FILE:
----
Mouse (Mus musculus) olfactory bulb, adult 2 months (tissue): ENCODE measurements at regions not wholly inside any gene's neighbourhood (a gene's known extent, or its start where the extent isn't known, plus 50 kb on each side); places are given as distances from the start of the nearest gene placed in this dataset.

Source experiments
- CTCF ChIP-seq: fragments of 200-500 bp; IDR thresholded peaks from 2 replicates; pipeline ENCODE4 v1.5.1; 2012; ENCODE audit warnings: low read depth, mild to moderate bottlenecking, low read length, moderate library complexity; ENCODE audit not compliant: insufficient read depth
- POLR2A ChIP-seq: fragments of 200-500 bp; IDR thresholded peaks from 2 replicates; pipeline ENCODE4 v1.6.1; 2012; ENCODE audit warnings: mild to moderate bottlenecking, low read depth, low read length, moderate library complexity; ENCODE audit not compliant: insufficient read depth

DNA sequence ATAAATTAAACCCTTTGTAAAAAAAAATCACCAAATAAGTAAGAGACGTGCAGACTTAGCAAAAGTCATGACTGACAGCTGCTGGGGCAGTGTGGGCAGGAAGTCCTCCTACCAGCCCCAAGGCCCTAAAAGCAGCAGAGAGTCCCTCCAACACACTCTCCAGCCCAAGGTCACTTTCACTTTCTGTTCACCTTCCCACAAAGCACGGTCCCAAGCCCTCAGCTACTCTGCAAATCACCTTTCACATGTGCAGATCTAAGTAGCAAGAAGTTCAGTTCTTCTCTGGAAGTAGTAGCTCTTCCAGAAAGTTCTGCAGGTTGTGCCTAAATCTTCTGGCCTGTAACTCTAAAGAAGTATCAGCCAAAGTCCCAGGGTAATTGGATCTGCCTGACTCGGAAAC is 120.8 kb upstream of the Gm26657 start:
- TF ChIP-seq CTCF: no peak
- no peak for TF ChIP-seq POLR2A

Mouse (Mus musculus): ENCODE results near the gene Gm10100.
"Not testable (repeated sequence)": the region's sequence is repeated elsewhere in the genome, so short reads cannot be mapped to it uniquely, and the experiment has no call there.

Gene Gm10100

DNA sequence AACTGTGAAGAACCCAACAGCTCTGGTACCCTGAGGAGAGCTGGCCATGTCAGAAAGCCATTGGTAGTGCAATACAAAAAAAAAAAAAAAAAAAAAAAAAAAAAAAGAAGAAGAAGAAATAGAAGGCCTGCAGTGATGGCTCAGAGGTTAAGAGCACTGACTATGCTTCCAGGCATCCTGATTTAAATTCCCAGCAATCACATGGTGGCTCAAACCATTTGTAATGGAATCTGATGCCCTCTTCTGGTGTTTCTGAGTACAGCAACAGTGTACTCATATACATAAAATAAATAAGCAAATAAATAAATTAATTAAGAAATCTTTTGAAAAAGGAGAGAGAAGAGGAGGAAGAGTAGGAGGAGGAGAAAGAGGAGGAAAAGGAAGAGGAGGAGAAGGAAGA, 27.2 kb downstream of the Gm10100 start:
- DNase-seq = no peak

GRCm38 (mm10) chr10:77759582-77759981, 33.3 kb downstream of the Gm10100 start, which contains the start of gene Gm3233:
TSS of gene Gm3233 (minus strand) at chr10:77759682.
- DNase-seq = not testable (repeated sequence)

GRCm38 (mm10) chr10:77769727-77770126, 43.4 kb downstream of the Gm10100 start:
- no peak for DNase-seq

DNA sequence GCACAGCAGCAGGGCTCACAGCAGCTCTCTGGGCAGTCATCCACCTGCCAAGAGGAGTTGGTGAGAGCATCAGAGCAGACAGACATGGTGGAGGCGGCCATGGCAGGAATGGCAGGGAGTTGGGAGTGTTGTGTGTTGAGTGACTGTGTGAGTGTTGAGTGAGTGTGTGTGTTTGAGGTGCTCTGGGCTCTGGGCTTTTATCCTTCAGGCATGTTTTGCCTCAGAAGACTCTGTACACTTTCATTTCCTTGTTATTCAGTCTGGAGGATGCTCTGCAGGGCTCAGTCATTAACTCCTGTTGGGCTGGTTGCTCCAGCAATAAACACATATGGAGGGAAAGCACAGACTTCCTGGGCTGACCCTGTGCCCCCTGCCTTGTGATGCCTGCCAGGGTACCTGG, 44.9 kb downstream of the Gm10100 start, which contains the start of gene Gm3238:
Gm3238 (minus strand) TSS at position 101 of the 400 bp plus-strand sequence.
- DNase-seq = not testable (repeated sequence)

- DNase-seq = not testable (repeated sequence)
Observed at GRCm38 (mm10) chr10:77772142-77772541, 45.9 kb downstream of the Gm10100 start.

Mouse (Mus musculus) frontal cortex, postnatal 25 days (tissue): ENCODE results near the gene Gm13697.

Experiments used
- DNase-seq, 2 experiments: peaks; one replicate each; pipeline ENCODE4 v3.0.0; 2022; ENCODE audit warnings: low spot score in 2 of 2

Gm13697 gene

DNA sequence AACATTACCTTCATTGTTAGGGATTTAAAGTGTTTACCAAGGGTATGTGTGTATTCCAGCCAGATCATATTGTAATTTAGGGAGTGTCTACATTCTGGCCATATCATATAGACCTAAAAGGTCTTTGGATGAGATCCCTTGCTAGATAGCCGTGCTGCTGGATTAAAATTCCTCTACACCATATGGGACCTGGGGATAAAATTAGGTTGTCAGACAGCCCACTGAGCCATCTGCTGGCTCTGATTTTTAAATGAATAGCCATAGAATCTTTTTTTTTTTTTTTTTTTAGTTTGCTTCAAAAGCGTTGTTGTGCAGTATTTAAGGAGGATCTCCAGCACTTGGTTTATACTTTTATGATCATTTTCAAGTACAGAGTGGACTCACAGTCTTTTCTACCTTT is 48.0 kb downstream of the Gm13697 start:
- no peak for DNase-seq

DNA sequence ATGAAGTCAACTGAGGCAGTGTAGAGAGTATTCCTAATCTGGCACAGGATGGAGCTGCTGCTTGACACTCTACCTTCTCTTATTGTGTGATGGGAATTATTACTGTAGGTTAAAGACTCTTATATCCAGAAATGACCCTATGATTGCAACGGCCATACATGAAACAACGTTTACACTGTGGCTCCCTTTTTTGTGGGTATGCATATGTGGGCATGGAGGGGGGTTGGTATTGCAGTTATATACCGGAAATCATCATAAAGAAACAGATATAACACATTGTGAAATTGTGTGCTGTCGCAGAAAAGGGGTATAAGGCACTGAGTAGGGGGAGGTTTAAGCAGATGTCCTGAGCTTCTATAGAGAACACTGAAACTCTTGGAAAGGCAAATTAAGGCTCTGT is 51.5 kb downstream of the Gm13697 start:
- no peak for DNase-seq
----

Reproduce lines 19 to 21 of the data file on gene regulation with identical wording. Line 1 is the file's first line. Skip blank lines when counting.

Gm3238 (minus strand) TSS at position 101 of the 400 bp plus-strand sequence.
- DNase-seq = not testable (repeated sequence)

- DNase-seq = not testable (repeated sequence)